Meanwhile, another technology, which is known as “eSieFusionTM imaging”, overlays live ultrasound images on previously-acquired 3-D CT and MR image sets. The technology, which is now available on Siemens' ACUSON S3000TM ultrasound systems, is used to guide a biopsy needle to its target with enhanced confidence. Ultrasound will eventually also be integrated with CT and X-ray images to support the placement of aortic valves, says Ionasec.
Data Fusion Goes Mobile. In addition to the integration of multiple clinical modalities, researchers at Siemens Corporate Technology have their sights set on making such images available wherever they are needed in real time. “Rather than having a huge screen with separate views of the area to be treated,” says Yu, “we have come to the conclusion that it is more practical and comfortable to have a single, integrated image that is portable.” Such an image could be available on a stand-mounted tablet or could even appear in a head-mounted device. The latter would support the integration of visual and mental activity with hand-eye coordination and might even be used in an augmented reality context, thus allowing a surgeon to superimpose diagnostic information on his / her actual field of view.
To realize this vision, Siemens researchers are developing techniques to promote extremely fast visualization. For instance, a team led by Dr. Andreas Hutter at Siemens Corporate Technology is focusing on ways to tailor streaming and video compression to medical applications, while others are working with chip manufacturers to minimize the computing and power demands needed to process images. “These efforts are starting to pay off,” says Yu. “They have made it possible for us to stream real-time images to a tablet using standard Ethernet technology.”
The need for achieving a virtually imperceptible delay is clear. “If you are pushing a needle or a catheter through a patient's anatomy you need to have instant feedback,” says Yu. “For instance, if you are doing a procedure in which angiography is involved, our scanner works super fast to produce each image and encode it. The images must then be streamed to the viewing device, decoded and rendered.” Naturally, processing demands are even higher as additional imaging modalities are added and fused. Nevertheless, whatever delay this adds will probably not be noticeable. With eSieFusion imaging, for instance, initial registration of CT and ultrasound images requires three seconds, after which any two images can be fused in real time.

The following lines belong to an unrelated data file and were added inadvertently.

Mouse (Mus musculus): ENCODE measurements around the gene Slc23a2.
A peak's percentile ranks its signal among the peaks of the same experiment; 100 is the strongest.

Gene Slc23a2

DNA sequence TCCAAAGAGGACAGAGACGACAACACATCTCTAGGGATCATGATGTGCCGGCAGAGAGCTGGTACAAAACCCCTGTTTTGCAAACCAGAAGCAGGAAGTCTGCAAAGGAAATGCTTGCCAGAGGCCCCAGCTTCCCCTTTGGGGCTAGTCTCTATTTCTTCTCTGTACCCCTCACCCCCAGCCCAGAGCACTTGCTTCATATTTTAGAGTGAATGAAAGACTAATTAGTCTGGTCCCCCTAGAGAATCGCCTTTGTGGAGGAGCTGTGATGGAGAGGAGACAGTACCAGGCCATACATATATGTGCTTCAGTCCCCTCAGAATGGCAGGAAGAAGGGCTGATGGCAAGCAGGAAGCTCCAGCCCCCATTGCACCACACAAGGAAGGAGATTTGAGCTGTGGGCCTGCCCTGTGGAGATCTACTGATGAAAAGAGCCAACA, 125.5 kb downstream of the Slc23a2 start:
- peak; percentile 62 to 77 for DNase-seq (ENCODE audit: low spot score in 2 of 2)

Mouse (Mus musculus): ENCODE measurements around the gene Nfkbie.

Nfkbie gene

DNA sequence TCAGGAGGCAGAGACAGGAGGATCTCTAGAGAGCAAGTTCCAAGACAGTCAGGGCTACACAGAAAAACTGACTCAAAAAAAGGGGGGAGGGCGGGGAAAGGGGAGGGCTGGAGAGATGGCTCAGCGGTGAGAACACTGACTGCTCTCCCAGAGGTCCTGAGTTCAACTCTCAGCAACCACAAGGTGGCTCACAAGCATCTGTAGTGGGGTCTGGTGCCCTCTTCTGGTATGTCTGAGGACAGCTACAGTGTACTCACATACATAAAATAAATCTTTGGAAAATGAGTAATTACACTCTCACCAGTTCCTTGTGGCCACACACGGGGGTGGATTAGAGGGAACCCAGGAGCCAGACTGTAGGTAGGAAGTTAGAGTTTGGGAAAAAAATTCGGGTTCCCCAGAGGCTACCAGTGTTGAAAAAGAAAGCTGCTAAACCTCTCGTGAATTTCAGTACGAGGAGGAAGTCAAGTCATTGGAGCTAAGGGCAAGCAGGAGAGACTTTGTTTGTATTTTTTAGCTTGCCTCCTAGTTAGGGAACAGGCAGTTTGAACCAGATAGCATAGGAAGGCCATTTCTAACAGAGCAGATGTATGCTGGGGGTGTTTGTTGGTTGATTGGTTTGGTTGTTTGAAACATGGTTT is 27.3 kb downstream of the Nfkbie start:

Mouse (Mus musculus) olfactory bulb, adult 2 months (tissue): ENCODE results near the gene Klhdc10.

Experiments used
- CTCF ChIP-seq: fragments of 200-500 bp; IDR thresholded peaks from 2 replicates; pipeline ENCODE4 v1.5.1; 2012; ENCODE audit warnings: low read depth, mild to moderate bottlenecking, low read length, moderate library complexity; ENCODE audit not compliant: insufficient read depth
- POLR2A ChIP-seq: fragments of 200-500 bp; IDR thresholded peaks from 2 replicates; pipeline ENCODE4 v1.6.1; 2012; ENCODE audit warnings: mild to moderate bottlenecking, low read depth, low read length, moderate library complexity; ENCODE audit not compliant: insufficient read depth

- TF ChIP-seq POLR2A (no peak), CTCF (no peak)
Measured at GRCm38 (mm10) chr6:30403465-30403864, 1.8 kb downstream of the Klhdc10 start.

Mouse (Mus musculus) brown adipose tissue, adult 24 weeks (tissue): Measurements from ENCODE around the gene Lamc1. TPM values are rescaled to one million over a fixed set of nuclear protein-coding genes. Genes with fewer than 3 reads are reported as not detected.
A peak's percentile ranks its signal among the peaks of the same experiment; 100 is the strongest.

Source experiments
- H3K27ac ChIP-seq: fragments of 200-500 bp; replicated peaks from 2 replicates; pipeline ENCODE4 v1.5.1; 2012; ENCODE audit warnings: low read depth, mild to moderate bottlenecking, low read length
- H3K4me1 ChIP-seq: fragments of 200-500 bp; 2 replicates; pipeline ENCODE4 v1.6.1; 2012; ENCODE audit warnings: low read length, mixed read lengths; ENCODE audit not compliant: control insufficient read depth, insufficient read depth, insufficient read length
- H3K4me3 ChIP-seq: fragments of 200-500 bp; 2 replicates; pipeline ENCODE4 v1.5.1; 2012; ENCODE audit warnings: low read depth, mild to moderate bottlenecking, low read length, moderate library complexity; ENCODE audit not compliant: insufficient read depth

Adding Expert Systems to the Picture. Nor will multimodality data fusion in tomorrow's operating rooms and interventional suites be limited to images. “Our vision is that all the information that's needed will be available when and where it is needed,” says Yu. “In addition to pre-op and real-time image fusion from multiple sources, we will have live patient monitoring, such as heart rate and blood pressure.” Further down the road, demographic data and expert systems built on thousands of similar cases could be brought to bear on individual procedures, thus opening the door to virtual consultation functions and the analysis of alternatives.
On-the-spot simulation functions might, for instance, provide advice as to the best spot to clip an aneurysm based on real-time computational fluid dynamics. Virtual angiography, individualized anesthesia and drug dose interactions — all could be simulated during a procedure and then tracked as administered to refine underlying algorithms.
Last but not least, data fusion can be expected to save money. “It will provide a method for automatically recording procedures,” says Yu; “this will support effective systems for reimbursement, and can be exploited by learning systems to further refine treatments.” For all its potential, multimodality data fusion will need to overcome many challenges. Software from different systems will need to become far more interoperable, standards for everything from image quality to transmission speed will need to be developed, and a virtually unlimited appetite for bandwidth will demand ever-increasing processing power and energy efficiency. “It is still early days for real-time data fusion,” says Yu; “but when you add up everything that is happening in this field, you see that we are in the process of creating an ecosystem that will transform the way we plan, perform, document, and learn from a vast range of treatments.”